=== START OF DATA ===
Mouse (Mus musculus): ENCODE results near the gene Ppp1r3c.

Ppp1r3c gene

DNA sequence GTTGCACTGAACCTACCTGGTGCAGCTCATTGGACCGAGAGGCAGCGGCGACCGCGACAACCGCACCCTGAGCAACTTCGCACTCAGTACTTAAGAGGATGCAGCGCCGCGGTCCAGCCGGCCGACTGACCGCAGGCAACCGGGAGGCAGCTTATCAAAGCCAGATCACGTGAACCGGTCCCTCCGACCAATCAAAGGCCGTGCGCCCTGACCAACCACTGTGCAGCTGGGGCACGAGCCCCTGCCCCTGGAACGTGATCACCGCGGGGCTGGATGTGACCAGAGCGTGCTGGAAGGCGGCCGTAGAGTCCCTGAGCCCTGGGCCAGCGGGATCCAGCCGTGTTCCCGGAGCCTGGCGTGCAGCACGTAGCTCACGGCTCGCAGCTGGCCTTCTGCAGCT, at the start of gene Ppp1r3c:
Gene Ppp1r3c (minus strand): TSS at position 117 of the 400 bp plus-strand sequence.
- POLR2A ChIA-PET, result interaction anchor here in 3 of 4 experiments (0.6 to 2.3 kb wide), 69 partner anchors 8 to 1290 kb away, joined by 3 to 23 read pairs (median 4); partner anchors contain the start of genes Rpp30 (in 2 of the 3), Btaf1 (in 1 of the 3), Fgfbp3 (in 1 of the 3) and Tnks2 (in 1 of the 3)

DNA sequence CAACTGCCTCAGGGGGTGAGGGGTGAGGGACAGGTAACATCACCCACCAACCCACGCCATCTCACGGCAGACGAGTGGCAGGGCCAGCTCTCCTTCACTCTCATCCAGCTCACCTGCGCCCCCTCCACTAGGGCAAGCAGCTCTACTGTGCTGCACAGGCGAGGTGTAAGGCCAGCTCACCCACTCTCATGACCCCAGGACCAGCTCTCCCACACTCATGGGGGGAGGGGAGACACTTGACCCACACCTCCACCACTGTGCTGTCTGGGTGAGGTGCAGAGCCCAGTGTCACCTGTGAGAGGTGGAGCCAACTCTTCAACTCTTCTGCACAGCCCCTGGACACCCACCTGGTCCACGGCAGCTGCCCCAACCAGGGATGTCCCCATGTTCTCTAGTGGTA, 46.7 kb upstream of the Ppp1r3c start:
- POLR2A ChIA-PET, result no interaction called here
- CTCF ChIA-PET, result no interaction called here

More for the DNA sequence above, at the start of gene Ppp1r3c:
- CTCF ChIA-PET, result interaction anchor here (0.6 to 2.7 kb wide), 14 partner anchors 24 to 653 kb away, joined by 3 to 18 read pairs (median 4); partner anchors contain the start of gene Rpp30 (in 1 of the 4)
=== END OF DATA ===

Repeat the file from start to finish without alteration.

Mouse (Mus musculus): ENCODE results near the gene Ppp1r3c.

Ppp1r3c gene

DNA sequence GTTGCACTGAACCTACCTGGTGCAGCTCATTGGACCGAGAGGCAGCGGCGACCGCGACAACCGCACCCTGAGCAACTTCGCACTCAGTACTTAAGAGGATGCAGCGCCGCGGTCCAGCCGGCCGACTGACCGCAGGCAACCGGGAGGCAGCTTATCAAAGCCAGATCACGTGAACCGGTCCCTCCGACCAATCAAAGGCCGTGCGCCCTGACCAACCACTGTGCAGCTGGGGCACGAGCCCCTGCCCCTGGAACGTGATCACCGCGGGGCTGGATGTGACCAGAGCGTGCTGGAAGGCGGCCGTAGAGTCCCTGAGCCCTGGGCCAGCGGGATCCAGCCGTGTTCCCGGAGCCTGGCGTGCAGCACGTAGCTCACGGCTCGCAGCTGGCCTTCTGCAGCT, at the start of gene Ppp1r3c:
Gene Ppp1r3c (minus strand): TSS at position 117 of the 400 bp plus-strand sequence.
- POLR2A ChIA-PET, result interaction anchor here in 3 of 4 experiments (0.6 to 2.3 kb wide), 69 partner anchors 8 to 1290 kb away, joined by 3 to 23 read pairs (median 4); partner anchors contain the start of genes Rpp30 (in 2 of the 3), Btaf1 (in 1 of the 3), Fgfbp3 (in 1 of the 3) and Tnks2 (in 1 of the 3)

DNA sequence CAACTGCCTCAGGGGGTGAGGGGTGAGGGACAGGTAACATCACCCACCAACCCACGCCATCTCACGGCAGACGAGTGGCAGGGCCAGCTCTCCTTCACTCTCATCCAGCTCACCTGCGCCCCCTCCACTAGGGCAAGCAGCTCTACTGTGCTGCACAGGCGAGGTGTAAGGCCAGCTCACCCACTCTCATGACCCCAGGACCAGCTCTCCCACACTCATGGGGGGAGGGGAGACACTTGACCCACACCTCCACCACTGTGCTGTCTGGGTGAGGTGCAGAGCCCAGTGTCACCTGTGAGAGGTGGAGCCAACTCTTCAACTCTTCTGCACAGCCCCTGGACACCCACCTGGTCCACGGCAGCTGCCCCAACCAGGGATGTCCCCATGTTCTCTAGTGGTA, 46.7 kb upstream of the Ppp1r3c start:
- POLR2A ChIA-PET, result no interaction called here
- CTCF ChIA-PET, result no interaction called here

More for the DNA sequence above, at the start of gene Ppp1r3c:
- CTCF ChIA-PET, result interaction anchor here (0.6 to 2.7 kb wide), 14 partner anchors 24 to 653 kb away, joined by 3 to 18 read pairs (median 4); partner anchors contain the start of gene Rpp30 (in 1 of the 4)